Stock Quotes in this Article: BRK.B, DFS, MYL, PVH, LKQ

BALTIMORE (Stockpickr) -- After a strong day of selling yesterday, the S&P 500 is down a "whopping" 1.3% in December. Not quite the bloodbath for stocks that it's been made out to be.

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So even though stocks are pointed slightly lower this morning, it's a little premature to start panicking about the staying power of this rally.

Despite a fairly flat start to the month, history typically sits on the side of the bulls in December. In fact, it's worth noting that it's been more than five decades since a rally has ended during the final month of the calendar year. And sure enough, we're seeing some big trading opportunities starting to perk up in some of the most actively traded stocks on Wall Street. That's why we're taking a technical look at five big-name trades to take this week.

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If you're new to technical analysis, here's the executive summary.

Technicals are a study of the market itself. Since the market is ultimately the only mechanism that determines a stock's price, technical analysis is a valuable tool even in the roughest of trading conditions. Technical charts are used every day by proprietary trading floors, Wall Street's biggest financial firms, and individual investors to get an edge on the market. And research shows that skilled technical traders can bank gains as much as 90% of the time.

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Every week, I take an in-depth look at big names that are telling important technical stories. Here's this week's look at five high-volume stocks to trade this week.

PVH

Large-cap apparel stock PVH (PVH) is a perfect case in point. While PVH's 18% rally would be stellar performance during a normal year, 2013 has been anything but normal for stock investors, so shares have actually underperformed the broad market by 8.3% since the calendar flipped over to January. But the price action in PVH points to shares making up the difference.

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PVH is currently forming a cup and handle pattern, a classic bullish price setup that's formed by a cup-shaped rounding bottom in shares that's followed up by a short-duration channel down. The buy signal comes on a move through the pattern's price ceiling at $135. Since PVH is testing that $135 resistance level this week, we could see a buy signal in PVH sooner rather than later.

Momentum adds some extra confidence to the setup in shares of PVH. That's because our momentum gauge, 14-day RSI, has been making higher lows since the bottom of the "cup" back in October. With momentum at a support level of its own this week, expect a bounce sooner rather than later.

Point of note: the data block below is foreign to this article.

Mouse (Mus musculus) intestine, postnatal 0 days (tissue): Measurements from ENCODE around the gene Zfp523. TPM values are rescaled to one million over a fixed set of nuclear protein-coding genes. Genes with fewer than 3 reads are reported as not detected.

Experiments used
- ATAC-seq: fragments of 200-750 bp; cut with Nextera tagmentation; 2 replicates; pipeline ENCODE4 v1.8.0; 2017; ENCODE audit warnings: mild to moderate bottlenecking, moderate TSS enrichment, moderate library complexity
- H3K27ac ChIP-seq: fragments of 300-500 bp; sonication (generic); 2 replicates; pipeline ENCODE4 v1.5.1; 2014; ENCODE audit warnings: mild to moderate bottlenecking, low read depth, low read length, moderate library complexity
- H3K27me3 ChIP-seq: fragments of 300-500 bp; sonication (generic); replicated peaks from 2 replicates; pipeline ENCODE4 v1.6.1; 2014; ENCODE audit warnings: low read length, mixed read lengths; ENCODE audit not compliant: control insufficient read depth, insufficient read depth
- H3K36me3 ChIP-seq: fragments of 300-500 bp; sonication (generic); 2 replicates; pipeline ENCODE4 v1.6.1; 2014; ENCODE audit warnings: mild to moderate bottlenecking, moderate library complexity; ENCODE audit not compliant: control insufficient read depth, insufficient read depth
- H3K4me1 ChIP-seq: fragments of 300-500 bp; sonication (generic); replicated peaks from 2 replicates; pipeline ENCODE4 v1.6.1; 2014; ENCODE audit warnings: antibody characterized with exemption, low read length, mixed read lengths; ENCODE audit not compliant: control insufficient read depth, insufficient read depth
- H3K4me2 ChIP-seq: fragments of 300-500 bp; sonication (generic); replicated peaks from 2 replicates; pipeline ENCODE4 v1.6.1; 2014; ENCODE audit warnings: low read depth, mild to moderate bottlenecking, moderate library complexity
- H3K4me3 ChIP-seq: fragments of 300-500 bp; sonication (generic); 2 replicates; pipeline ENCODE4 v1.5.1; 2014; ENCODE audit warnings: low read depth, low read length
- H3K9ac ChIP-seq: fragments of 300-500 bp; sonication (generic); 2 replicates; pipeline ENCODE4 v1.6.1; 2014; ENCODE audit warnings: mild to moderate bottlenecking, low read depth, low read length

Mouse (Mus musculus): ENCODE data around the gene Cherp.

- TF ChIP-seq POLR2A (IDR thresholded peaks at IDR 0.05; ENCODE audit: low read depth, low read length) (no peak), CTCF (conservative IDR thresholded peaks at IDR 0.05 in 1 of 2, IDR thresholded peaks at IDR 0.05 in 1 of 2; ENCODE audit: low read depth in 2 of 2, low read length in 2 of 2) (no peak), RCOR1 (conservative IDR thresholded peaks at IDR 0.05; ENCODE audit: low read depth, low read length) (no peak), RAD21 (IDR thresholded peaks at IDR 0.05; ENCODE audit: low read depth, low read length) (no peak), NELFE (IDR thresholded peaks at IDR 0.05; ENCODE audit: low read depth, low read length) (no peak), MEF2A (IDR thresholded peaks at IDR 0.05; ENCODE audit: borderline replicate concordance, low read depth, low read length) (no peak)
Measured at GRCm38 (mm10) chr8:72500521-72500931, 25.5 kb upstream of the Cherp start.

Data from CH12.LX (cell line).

When the $135 breakout happens, I'd recommend putting a protective stop at the 200-day moving average.

LKQ

LKQ (LKQ), on the other hand, hasn't been a slouch when it comes to market performance in 2013; shares of the $10 billion auto parts maker have climbed more than 57% since the start of this year. But it's premature to sell this stock -- the technicals point to more upside yet to come.

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LKQ is currently forming a rectangle pattern, a consolidation setup that's formed by a horizontal resistance level above shares at $34 and horizontal support at $31. The rectangle gets its name because it basically "boxes in" shares of a stock -- the break outside of the box is the trade to take. So if LKQ pushes above $34, then it's time to buy.

Even though consolidation setups -- such as the rectangle in LKQ -- move price action sideways, they come with directional bias in tow. Since LKQ's price action leading up to the rectangle was bullish, it's more likely to break out from the setup to the upside. While it's close now, it doesn't become a high-probability trade until $34 gets taken out.

Discover Financial Services

You don't have to be an expert technical analyst to figure out what's going on in shares of Discover Financial Services (DFS). This payment network is showing off some pretty basic technical price action. DFS is currently trading higher in an uptrending channel, a setup formed by a pair of parallel trend lines. When it comes to price channels, up is good and down is bad; it's as simple as that.